When I first met Drew, in November 1999, the main thing we had in common was facing a life-threatening illness. Him, leukaemia; me, colo-rectal cancer. It was in Abadiania, Brazil, at the Casa de Dom Ignacio. We had both gone to see a spiritual healer known as Joao de Deus (or "John of God"). The Casa has since become celebrated internationally and visited by people from all around the world. But then it was well off the map.

Drew and I both had rooms at Martin and Fernanda's guesthouse (in those days it had just eight rooms, now I think there are 75). We saw each other every day for a month or more on that first trip, and then had our visits coincide - always by chance, or so it seemed - pretty much every year, up to the time when he met his wife-to-be, Zhenia, also at the Casa.

Right from the start it was clear that Drew was celebrating life, while befriending death. During that trip in 1999 his blood counts fell through the floor and he ended up in intensive care in the local hospital: Martin was with him the whole night and no-one knew if he would make it. He did, and within days he was back at the guesthouse, making his awful jokes and laughing his wonderful, mischievous laugh. There was a part of Drew that always knew his time was short. He accepted the presence of death, believed that every new day was a blessing, and taught us all with his determination to celebrate each one of them.

The great paradox with Drew was that he so often appeared the picture of health: on days off at the Casa, doing his laundry by hand, he would be stripped to the waist, his body tanned and toned, his deep voice booming, always ready for a new adventure or a wicked practical joke. He was clearly a medical paradox too; enjoying the fact that time and again he defied the conventional wisdom of the doctors. That was another thing we had in common: both of us wrestling with what often seemed the contradictory imperatives of spiritual healing and medical science. And Drew set us all a fine example there too: finding an intelligent, open-hearted way to balance the rigours of chemotherapy with the power of prayer.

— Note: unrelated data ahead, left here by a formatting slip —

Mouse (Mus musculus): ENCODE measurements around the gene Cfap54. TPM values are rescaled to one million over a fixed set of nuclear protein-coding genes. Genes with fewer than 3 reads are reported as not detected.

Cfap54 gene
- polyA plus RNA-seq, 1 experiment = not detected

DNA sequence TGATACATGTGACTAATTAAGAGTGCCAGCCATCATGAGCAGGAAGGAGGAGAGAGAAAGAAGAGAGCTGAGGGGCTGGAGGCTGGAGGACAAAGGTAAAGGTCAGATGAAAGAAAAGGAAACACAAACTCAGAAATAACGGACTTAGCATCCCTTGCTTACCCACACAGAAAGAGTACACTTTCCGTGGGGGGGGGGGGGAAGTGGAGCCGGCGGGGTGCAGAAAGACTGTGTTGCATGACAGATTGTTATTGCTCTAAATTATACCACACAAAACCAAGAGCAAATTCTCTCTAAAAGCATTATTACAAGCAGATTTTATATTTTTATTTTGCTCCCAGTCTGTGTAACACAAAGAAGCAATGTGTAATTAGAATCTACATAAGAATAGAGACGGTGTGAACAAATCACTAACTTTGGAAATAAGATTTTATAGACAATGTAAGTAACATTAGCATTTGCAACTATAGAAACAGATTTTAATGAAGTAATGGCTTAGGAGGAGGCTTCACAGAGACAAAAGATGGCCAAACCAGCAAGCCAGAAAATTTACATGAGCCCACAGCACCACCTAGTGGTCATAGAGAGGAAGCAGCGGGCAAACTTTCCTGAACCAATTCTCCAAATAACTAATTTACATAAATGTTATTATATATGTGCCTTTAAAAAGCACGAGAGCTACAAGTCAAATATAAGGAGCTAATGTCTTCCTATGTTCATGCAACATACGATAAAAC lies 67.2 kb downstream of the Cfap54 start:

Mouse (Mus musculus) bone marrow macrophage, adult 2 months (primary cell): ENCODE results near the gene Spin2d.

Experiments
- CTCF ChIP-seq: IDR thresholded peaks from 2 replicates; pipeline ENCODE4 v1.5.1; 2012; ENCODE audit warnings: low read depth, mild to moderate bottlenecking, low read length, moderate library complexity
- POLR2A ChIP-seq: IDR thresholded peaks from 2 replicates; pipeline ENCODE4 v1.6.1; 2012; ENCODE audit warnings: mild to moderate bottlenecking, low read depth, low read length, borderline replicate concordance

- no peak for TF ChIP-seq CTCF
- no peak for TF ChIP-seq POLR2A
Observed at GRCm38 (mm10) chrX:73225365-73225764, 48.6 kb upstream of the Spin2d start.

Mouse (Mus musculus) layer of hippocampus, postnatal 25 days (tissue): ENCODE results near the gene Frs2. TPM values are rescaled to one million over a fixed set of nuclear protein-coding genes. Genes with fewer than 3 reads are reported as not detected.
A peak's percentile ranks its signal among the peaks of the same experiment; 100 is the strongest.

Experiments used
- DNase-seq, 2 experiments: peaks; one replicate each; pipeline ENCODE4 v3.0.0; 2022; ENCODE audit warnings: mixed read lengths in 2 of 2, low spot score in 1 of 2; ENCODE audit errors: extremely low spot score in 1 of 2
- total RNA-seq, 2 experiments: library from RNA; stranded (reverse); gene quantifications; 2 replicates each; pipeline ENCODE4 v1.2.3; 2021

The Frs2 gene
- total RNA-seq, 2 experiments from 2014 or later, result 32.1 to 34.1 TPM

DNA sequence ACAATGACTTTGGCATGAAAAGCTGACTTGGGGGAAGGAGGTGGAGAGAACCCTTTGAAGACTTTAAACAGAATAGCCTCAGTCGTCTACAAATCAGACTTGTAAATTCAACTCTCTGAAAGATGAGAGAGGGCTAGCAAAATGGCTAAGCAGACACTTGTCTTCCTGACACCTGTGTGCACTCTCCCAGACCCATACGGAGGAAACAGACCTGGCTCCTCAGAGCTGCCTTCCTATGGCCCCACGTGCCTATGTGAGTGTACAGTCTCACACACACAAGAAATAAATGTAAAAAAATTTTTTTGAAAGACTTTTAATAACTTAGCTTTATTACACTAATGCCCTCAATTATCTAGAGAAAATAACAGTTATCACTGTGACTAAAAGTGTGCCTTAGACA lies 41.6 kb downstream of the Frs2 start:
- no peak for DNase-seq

Drew was also blessed - as was I - in having a loving partner who accepted his illness and lived with him through it: first Corene, then Zhenia. Each, in their own equally distinctive way, meeting him fully as a man - and as a mortal being. Corene helped Drew find the courage to live his life to the full, and Zhenia helped him to celebrate it, joining with him to create the miracle of their child, Aleksy Luc.

The last time I saw Drew, in New York last spring, he had his baby in his arms. What I remember him expressing was two things: a profound, almost blissful gratitude that life had offered him the gift of this child, and an uncertainty as to how his own life was going to turn out. But the fact that he was so on the edge - as, in truth, he always was - did not stop him being totally there, taking pleasure and responsibility, in equal measure, in a life he knew was impermanent.

That is the Drew I loved. The Drew I admired. And the Drew who made me laugh.

The Drew I thank for calling me "brother".

Farewell, dear Drew.

Christopher Sheppard
22 December 2006

FOR DREW
Can you really be gone? Surely, not you…
For you were laughing in the face of death
So many times it just seemed it was who
You were - a man surviving, name of Drew.
Sometimes pale, yes, ghostly pale, it's true
And short of breath, but smiling, so it seemed
That thoughts of ending were what others dreamed
But never you. No, no bird ever flew
As high and fearlessly on their way home,
The long journey, wings beating through the night…
Ah, what an adventure, Drew, this last flight!
High over the ocean between the lands
You knew, secretly cradled by those hands
That had carried you so long and so free
That none of us could ever really see
That those nine times nine lives would ever end.
You were a gift, Drew, and I want to send
You hugs and gratitude wherever you are:
To know you was to know a shooting star.

Sally Potter
22 December 2006